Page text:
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Zangi
Full name: ¢imād ad-dīn zankī
Other spellings: Zengi; Zengui; Zenki; Zanki


(1084-1146) Founder and atabeg of the Zangid Dynasty (1127-1146), which ruled over the territories of Aleppo (modern northern Syria) and Mosul (northern modern Iraq).
Zangi acted much as a jihadi fighter, a warrior of Islam. His territories faced the forces of Christian states in the north and west, and being the ruler of some of the richest countries with borders to the Christian states, his role here was central. But in reality, he was just as much an ordinary military ruler, set out to win as much territory as possible. His main goal was after all to bring Damascus under his control, this being a state ruled by a Muslim ruler. His methods were notoriously cruel on many occasions, using treatchery in addition to warfare and diplomacy. Muslim chroniclers described as violent, brutal and cruel. He was feared and unpopular with Muslims as well other groups of the region.
Among his good sides, was that he was courageous and a strong leader.
The fact that his state disintegrated upon his death, despite his son, Nureddin, being installed as new atabeg, proves that Zangi had done little to build effective state structures.

Biography
1084: Born as son of Aq Sunqur al-Hajib, governor of Aleppo.
1094: Aq Sunqur is beheaded, and Zangi is brought up by the governor of Mosul, Karbuqa.
1126: Is appointed governor of Basra by the Seljuq sultan.
1127: Is appointed governor of Mosul, as a reward of having supported the sultan in the fight with the Abbasid caliph, al-Mustarshid.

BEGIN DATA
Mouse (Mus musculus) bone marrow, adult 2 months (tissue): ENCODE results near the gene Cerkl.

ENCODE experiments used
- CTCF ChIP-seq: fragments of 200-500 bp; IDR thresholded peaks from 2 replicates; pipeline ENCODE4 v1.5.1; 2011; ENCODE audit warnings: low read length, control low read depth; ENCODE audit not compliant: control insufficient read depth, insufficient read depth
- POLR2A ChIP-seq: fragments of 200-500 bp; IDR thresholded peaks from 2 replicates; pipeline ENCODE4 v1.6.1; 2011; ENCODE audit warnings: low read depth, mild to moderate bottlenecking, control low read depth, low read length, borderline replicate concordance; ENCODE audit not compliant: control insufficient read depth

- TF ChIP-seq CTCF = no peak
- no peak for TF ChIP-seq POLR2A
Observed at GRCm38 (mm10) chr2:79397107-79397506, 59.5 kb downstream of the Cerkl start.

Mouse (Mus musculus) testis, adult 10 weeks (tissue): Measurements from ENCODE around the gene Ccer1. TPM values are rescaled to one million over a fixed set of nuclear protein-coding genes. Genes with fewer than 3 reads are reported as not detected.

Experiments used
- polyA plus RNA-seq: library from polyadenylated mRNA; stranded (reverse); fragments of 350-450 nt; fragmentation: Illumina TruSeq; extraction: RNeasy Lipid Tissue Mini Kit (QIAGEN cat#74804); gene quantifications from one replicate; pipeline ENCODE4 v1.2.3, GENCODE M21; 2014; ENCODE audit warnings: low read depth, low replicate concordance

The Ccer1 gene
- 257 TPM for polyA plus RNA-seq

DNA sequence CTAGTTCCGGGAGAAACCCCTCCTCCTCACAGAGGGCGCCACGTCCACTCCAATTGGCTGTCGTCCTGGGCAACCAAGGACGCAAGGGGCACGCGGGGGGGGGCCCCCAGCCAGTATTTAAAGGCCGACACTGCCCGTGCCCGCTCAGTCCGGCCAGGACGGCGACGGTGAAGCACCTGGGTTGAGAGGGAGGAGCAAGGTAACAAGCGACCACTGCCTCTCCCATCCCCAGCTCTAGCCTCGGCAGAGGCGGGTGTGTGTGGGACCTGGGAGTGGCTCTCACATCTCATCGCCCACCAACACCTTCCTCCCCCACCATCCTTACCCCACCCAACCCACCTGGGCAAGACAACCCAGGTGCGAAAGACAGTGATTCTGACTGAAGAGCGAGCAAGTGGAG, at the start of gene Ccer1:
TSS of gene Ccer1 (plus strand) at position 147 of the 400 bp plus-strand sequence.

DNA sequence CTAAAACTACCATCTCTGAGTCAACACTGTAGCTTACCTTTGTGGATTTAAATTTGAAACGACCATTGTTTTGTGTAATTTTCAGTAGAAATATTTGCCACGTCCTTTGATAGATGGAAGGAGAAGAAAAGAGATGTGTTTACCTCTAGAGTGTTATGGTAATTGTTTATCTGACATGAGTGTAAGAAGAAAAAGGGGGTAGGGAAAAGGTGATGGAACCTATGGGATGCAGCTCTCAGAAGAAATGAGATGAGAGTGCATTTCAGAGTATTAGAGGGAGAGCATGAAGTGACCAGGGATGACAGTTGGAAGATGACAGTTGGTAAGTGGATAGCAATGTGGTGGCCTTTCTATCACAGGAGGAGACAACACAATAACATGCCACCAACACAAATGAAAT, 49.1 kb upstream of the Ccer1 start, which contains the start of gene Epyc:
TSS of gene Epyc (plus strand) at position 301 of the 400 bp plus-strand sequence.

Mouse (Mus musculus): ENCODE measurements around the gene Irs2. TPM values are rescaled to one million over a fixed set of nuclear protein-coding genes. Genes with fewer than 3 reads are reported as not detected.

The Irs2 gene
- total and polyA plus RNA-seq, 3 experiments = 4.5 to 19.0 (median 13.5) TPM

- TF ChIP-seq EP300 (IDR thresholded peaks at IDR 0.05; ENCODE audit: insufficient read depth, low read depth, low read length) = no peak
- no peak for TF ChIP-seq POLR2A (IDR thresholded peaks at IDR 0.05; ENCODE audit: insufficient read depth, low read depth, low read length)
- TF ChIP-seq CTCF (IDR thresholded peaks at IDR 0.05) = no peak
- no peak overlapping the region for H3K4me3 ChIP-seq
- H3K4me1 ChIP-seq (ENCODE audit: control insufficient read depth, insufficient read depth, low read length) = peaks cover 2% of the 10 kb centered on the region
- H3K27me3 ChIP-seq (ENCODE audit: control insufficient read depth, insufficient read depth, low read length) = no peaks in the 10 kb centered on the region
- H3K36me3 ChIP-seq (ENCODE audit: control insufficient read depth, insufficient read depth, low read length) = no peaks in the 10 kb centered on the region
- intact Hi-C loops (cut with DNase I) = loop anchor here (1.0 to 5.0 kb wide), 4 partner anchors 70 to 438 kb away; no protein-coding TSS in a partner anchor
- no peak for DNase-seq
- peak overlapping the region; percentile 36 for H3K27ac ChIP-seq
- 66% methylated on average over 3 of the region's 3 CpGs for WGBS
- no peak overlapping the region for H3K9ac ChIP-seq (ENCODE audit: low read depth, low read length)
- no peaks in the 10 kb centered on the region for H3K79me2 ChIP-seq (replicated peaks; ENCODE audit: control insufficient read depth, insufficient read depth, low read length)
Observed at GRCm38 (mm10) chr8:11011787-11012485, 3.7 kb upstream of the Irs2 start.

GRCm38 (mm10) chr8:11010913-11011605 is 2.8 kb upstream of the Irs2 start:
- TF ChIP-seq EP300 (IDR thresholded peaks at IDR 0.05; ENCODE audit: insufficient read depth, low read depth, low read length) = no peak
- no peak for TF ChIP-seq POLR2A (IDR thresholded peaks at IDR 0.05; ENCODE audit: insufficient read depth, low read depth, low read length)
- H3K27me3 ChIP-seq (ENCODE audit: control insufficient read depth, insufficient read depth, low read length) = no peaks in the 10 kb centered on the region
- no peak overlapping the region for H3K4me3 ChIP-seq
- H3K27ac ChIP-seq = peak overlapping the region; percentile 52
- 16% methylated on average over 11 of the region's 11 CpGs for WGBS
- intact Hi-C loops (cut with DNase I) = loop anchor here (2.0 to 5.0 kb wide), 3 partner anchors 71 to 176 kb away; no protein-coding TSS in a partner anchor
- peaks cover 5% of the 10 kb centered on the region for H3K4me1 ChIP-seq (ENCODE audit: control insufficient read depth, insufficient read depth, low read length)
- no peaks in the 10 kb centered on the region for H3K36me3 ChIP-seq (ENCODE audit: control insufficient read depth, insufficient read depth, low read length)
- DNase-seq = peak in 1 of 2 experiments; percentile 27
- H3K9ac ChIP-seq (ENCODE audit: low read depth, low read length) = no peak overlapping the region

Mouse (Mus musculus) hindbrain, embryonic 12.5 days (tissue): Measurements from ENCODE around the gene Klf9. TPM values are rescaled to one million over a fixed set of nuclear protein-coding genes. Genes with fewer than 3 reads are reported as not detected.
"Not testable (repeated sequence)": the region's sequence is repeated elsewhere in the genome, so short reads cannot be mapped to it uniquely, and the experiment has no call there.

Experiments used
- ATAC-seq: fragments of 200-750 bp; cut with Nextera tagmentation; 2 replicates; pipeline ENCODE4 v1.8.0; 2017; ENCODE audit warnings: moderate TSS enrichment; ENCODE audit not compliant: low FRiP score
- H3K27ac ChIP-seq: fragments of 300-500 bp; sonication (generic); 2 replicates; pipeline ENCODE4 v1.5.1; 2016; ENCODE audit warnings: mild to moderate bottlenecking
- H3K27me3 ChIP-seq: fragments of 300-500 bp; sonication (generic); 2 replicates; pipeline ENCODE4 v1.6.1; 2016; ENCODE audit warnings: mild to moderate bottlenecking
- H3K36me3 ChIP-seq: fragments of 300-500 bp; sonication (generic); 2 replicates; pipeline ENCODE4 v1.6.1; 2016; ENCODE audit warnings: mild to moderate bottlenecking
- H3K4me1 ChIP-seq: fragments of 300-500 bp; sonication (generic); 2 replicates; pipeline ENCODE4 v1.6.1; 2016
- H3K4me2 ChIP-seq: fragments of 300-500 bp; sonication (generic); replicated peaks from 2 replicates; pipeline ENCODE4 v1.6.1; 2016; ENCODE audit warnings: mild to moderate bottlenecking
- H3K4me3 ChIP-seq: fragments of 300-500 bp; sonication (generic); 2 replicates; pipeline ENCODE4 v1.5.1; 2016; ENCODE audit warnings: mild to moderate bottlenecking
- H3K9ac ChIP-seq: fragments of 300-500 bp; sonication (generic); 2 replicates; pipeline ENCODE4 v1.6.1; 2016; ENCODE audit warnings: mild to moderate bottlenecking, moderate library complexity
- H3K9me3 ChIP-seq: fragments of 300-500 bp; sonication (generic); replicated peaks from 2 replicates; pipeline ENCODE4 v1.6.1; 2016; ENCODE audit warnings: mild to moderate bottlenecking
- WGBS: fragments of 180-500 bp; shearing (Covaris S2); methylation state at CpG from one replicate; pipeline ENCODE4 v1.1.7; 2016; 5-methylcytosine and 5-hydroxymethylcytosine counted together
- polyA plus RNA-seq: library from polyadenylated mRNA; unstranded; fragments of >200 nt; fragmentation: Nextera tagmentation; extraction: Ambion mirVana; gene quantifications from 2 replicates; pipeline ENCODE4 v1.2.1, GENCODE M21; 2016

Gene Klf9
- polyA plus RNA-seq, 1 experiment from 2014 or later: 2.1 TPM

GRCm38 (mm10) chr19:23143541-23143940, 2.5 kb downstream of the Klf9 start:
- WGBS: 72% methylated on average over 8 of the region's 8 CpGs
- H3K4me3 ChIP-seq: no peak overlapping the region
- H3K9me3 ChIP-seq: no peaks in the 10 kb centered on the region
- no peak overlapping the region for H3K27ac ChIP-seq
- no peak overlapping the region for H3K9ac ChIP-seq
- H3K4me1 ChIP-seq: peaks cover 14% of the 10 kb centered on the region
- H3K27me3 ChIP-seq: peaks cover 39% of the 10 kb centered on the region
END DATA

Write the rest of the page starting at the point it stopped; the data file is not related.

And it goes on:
1128: Aleppo submits to Zangi, in exchange of military protection against the Christian Crusaders.
1130: Forms an alliance with the emir of Damascus, against Christian Crusaders.
— He soon betrays his ally, taking control of Hama, and placing Homs under siege.
1135: Gets a call from the emir of Damascus for assistance, but the emir is murdered by his own mother, Zumurrud. Zangi lays Damascus under siege, but would be unable to take the city.
1137: Puts Homs under siege, causing Damascus to forge an alliance with the Christian Kingdom of Jerusalem.
1138 May: Marries Zumurrud, and receives Homs from her.
1139 July: Has the only heir to Damascus murdered, and marches on the city, but has no more success taking over the city this time.
1144 December 24: Conquers Edessa, taking control of the eastern half of the Christian Countship of Edessa. This provoked the second Crusade.
1146 September 14: Is killed by a servant in Mosul, while there to repress a local revolt. His death caused great disintegration in his state. Nureddin, his son and successor, begins a campaign of reestablishing control within the state.




By Tore Kjeilen